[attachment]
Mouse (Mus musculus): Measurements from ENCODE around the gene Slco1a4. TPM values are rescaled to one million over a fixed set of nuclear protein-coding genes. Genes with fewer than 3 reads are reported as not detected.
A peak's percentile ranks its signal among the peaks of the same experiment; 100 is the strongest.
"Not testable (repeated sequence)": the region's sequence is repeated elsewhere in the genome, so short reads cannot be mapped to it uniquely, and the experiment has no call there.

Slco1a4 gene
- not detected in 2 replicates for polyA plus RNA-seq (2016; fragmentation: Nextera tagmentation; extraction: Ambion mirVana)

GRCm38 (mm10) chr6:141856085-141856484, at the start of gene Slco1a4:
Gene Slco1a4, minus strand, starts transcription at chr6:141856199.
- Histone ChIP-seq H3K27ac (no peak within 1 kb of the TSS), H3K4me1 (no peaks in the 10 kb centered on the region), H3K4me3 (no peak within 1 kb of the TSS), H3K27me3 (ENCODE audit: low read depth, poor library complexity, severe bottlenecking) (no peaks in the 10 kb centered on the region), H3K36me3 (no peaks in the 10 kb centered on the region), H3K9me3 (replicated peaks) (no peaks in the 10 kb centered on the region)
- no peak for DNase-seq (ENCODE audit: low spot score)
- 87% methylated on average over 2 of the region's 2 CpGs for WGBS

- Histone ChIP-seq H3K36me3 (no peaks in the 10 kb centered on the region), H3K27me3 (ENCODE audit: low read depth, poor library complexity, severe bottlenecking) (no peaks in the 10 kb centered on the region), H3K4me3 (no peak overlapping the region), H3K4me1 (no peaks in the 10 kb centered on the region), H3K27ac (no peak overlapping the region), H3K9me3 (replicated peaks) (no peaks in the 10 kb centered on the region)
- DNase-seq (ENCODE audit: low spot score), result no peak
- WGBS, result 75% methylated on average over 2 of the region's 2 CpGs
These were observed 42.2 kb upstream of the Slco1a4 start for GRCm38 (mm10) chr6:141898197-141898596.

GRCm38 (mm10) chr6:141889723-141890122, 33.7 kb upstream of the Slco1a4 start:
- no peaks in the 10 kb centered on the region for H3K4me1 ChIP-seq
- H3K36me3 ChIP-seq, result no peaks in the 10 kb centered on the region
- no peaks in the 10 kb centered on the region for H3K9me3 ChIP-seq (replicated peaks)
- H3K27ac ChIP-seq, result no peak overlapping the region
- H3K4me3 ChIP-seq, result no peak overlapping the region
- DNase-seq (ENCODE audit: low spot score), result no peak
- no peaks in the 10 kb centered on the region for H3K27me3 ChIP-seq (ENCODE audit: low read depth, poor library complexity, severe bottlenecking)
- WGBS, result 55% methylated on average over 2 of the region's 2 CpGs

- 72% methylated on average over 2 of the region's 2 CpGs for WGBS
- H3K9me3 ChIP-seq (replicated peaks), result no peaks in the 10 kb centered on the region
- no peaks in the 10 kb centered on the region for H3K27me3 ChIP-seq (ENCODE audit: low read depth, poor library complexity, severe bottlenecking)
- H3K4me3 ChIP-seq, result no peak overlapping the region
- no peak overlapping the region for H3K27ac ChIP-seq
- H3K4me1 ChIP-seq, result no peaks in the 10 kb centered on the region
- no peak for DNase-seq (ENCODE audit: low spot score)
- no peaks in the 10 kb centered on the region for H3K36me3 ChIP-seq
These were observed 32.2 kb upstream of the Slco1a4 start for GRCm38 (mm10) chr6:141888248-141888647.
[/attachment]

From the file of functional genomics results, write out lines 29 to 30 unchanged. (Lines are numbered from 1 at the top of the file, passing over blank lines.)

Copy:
- H3K4me1 ChIP-seq, result no peaks in the 10 kb centered on the region
- no peak for DNase-seq (ENCODE audit: low spot score)